Have you ever had an idea to do something that was so implausible and success was so unlikely that the seed of the dream withered before you allowed its tendril of a root to burrow into the soil of your life? We have a way of suffocating God-size dreams, of snuffing out the life they might offer us because of our fears and insecurities. I met a man yesterday who is living into a dream bigger than he ever imagined. His example inspires and encourages me, and I must share his story.
A beautiful couple and their beloved service dog, Monte, are on an amazing ride. Rich Dixon is hand-cycling all the way from the headwaters of the Mississippi River in Minnesota on a 1,500 mile journey which recently took them through the lobby of the Peabody Hotel in Memphis and on through some Mississippi small towns before they arrived in Jackson. His story is too big to contain in my little blog, but his message is too powerful not to share here. Please see Rich's Ride to discover how a man who could not roll his chair ten feet down a hall tackles a journey such as this one!
His beautiful wife, Becky, is a part of this as well, and--though we only spoke for a morning--I can tell she exudes joy from a Source deep within. I will be reading Rich's story of God's Relentless Grace and hope you'll check on this book, which is not about Rich so much as it is a witness to faith in God who will not let us go.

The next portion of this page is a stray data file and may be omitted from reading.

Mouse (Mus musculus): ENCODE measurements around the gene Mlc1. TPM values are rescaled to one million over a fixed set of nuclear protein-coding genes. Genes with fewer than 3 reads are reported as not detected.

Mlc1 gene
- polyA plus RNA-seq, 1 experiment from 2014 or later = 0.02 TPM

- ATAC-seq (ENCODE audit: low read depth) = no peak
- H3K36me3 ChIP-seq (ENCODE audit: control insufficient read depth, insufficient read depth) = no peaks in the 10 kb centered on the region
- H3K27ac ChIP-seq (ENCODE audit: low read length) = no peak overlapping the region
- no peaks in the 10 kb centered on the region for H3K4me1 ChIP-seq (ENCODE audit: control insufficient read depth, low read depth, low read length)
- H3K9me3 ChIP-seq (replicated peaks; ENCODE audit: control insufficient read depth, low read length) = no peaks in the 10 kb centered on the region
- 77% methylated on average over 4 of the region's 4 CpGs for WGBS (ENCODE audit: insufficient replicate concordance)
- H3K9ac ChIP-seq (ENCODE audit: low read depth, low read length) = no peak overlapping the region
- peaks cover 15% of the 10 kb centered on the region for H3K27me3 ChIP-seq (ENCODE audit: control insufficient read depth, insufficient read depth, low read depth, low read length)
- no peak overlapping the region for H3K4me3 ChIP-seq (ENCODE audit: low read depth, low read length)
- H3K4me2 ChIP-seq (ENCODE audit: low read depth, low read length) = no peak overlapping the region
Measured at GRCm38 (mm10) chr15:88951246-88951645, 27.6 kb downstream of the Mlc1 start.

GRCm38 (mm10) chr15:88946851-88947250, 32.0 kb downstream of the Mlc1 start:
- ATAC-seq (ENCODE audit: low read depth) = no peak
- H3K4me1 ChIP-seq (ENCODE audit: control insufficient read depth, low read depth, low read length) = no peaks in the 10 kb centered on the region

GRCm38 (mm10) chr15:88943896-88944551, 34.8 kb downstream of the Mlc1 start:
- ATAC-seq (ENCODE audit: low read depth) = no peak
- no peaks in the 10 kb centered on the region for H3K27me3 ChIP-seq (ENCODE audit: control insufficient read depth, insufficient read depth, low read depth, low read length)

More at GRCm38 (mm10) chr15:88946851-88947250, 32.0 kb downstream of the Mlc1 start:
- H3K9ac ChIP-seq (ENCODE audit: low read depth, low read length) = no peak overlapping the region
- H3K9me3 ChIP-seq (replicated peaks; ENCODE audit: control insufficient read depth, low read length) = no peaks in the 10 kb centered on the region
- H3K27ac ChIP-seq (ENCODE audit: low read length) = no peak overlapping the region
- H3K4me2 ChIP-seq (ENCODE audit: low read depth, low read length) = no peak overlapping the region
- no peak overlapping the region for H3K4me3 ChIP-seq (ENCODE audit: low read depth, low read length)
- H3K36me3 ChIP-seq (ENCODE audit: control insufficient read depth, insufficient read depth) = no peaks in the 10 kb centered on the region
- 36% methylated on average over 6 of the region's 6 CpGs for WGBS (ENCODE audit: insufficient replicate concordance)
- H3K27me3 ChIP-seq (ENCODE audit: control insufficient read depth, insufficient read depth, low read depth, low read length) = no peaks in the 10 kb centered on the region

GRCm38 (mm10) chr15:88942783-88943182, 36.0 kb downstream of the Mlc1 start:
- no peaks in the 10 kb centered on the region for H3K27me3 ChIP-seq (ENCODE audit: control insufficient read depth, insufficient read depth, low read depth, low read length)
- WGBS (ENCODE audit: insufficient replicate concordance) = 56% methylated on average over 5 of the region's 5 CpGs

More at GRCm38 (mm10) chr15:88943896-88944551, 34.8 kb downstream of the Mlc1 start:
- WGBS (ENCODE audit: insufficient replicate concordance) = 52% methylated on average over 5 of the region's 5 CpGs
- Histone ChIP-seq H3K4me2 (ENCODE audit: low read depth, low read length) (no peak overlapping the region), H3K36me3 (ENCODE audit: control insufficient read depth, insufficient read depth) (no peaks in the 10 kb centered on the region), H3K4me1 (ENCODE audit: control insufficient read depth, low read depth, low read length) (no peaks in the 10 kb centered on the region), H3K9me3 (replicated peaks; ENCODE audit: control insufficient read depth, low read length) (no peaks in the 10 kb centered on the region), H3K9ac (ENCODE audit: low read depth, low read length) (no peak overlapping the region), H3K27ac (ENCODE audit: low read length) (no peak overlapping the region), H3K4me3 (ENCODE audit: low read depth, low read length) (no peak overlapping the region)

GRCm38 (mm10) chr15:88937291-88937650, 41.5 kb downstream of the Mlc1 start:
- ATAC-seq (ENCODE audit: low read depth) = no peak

Anyone who has ever had a deep loss or may ever face a deep loss (that about covers most of us) will benefit from Rich's journey of discovery that HOPE is an expectation rooted in faith.
Hope like this is not anemic wishing. Real hope is grounded in God's provision for us - providing presence, perseverance, and prompting dreams that spring up when we least expect them.
Forget the former things;
do not dwell on the past.
See, I am doing a new thing!
Now it springs up; do you not perceive it?
I am making a way in the wilderness
and streams in the wasteland (Isaiah 43:18,19).
I am only an amateur when it comes to dreaming dreams as I compare myself to Rich's life, but that is but one of the dangers of comparison: we can cower before the example of someone better/bigger/bolder and let fear of failure snuff out the flame of desire to do something. Sometimes the biggest step is the first--for Rich, the first ten feet were the hardest--and so we encourage one another to step out in faith and take that step . Let us strap on our walking shoes for the day and see what this day holds, emboldened by the example of someone whose life encourages us to do the same.